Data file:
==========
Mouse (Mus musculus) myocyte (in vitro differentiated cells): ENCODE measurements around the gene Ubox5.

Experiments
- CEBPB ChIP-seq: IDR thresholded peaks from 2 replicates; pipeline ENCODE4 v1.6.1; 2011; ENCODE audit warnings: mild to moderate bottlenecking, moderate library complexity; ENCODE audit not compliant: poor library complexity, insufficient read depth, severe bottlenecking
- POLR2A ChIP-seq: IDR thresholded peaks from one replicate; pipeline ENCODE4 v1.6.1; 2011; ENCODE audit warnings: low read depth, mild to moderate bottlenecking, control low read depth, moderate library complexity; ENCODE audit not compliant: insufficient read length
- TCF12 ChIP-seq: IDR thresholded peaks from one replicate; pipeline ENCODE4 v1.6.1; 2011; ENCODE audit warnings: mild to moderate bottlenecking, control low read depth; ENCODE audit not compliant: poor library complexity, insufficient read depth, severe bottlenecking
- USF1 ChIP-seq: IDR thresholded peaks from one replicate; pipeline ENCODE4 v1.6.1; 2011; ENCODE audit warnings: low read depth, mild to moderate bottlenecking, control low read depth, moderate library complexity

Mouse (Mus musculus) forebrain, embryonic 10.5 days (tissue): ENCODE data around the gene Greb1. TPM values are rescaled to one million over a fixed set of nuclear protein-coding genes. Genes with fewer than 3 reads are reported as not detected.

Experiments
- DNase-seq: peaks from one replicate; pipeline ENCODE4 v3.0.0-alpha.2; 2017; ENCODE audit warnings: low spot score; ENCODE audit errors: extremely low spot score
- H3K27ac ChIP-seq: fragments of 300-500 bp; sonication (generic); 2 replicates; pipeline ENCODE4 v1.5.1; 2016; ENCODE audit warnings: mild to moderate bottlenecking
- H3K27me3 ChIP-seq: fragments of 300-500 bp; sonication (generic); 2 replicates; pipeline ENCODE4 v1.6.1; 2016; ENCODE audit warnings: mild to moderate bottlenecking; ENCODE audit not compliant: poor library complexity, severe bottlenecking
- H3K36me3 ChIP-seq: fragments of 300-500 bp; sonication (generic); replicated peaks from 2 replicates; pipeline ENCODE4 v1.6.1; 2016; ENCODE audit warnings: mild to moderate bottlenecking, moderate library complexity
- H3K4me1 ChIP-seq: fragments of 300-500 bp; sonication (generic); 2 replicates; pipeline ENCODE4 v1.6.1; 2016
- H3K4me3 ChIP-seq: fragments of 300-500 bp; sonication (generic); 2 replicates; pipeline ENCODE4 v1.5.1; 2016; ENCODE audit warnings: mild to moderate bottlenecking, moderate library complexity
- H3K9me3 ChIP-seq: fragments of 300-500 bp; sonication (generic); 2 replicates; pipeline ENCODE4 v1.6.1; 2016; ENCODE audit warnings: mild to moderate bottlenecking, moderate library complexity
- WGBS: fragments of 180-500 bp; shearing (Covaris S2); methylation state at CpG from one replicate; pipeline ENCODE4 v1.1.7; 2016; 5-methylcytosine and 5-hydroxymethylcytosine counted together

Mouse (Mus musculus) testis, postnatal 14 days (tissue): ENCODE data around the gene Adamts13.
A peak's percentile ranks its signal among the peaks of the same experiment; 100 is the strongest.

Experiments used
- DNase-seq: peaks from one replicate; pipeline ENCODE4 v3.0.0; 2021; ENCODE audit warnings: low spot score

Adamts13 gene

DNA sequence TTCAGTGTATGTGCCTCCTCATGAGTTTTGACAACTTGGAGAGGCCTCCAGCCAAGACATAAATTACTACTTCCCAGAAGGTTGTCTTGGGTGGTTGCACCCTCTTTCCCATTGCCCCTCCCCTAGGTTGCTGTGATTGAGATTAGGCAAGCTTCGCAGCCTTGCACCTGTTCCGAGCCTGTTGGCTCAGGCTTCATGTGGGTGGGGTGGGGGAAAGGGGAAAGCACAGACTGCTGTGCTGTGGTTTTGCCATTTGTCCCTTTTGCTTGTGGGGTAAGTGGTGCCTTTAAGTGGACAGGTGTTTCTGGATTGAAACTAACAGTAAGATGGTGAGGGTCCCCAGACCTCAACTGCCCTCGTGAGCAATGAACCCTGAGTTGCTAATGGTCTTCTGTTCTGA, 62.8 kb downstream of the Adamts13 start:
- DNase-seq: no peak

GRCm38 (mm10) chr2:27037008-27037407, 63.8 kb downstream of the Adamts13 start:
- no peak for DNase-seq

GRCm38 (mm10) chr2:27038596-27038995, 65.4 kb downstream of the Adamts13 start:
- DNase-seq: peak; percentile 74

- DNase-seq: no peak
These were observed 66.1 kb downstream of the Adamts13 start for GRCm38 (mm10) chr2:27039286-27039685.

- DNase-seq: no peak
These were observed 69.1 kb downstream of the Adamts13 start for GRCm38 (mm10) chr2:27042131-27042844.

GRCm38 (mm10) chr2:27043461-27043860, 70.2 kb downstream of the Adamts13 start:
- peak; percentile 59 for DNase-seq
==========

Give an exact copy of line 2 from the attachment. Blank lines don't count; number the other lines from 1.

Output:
Experiments